A Princess of Mars

By Edgar Rice Burroughs

Page 137

Tars
Tarkas' quarters, where I was left alone while the chieftain attended
the customary council which immediately follows an engagement.

As I sat awaiting the return of the green warrior I heard something
move in an adjoining apartment, and as I glanced up there rushed
suddenly upon me a huge and hideous creature which bore me backward
upon the pile of silks and furs upon which I had been reclining. It
was Woola--faithful, loving Woola. He had found his way back to Thark
and, as Tars Tarkas later told me, had gone immediately to my former
quarters where he had taken up his pathetic and seemingly hopeless
watch for my return.

"Tal Hajus knows that you are here, John Carter," said Tars Tarkas, on
his return from the jeddak's quarters; "Sarkoja saw and recognized you
as we were returning. Tal Hajus has ordered me to bring you before him
tonight. I have ten thoats, John Carter; you may take your choice from
among them, and I will accompany you to the nearest waterway that leads
to Helium. Tars Tarkas may be a cruel green warrior, but he can be a
friend as well. Come, we must start."

"And when you return, Tars Tarkas?" I asked.

"The wild calots, possibly, or worse," he replied. "Unless I should
chance to have the opportunity I have so long waited of battling with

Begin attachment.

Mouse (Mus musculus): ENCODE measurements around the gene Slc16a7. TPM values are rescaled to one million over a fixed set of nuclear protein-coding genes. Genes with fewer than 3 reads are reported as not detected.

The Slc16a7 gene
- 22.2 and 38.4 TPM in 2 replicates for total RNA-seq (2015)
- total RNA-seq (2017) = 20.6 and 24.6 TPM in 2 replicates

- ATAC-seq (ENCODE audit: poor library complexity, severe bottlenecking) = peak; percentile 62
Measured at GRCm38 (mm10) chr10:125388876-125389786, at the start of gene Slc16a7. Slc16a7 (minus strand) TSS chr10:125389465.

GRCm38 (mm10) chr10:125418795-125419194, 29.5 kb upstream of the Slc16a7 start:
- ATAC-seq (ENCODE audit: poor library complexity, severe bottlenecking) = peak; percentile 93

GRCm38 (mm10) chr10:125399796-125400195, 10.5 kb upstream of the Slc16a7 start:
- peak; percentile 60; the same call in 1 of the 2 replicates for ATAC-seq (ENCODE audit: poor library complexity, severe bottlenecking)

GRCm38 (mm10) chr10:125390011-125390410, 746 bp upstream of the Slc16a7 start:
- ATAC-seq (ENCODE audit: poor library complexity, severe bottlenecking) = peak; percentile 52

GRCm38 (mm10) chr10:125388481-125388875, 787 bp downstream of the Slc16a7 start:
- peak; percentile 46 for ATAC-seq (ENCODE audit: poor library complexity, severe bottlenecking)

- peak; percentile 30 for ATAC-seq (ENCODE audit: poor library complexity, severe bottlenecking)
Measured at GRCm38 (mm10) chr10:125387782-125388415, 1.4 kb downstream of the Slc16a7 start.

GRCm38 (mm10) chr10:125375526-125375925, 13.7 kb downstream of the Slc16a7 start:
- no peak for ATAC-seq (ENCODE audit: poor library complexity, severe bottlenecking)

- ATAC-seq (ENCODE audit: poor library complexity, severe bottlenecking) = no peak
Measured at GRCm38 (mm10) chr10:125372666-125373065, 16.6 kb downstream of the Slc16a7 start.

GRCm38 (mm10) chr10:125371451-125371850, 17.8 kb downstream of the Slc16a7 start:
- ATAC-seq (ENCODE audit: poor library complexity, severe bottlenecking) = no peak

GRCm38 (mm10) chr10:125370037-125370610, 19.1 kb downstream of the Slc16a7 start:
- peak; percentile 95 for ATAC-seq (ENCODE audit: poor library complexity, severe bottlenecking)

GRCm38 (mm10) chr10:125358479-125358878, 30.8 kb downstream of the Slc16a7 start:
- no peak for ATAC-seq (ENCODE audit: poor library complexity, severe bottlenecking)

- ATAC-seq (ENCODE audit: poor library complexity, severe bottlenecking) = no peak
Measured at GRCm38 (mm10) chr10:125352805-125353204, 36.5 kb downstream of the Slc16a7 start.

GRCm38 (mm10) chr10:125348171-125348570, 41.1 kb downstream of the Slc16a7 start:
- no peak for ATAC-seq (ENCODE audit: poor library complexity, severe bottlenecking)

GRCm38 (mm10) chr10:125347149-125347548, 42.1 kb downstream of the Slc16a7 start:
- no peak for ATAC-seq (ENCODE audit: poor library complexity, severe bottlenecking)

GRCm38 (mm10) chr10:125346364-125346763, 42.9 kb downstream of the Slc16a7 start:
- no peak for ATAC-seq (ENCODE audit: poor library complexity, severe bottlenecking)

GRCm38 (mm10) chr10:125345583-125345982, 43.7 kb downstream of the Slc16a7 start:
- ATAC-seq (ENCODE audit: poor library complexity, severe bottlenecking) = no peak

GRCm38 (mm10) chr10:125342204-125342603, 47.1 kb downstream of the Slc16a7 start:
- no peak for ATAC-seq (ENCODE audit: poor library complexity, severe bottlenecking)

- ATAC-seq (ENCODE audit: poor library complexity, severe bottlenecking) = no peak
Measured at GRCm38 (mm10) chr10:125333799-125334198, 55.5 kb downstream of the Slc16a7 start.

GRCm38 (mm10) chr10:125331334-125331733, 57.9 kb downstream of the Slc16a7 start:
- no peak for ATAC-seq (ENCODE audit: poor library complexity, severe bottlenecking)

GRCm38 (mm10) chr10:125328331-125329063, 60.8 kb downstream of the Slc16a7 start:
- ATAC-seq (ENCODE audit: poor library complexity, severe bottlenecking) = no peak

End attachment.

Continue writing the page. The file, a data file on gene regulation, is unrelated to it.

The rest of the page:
Tal Hajus."

"We will stay, Tars Tarkas, and see Tal Hajus tonight. You shall not
sacrifice yourself, and it may be that tonight you can have the chance
you wait."

He objected strenuously, saying that Tal Hajus often flew into wild
fits of passion at the mere thought of the blow I had dealt him, and
that if ever he laid his hands upon me I would be subjected to the most
horrible tortures.

While we were eating I repeated to Tars Tarkas the story which Sola had
told me that night upon the sea bottom during the march to Thark.

He said but little, but the great muscles of his face worked in passion
and in agony at recollection of the horrors which had been heaped upon
the only thing he had ever loved in all his cold, cruel, terrible
existence.

He no longer demurred when I suggested that we go before Tal Hajus,
only saying that he would like to speak to Sarkoja first. At his
request I accompanied him to her quarters, and the look of venomous
hatred she cast upon me was almost adequate recompense for any future
misfortunes this accidental return to Thark might bring me.

"Sarkoja,"

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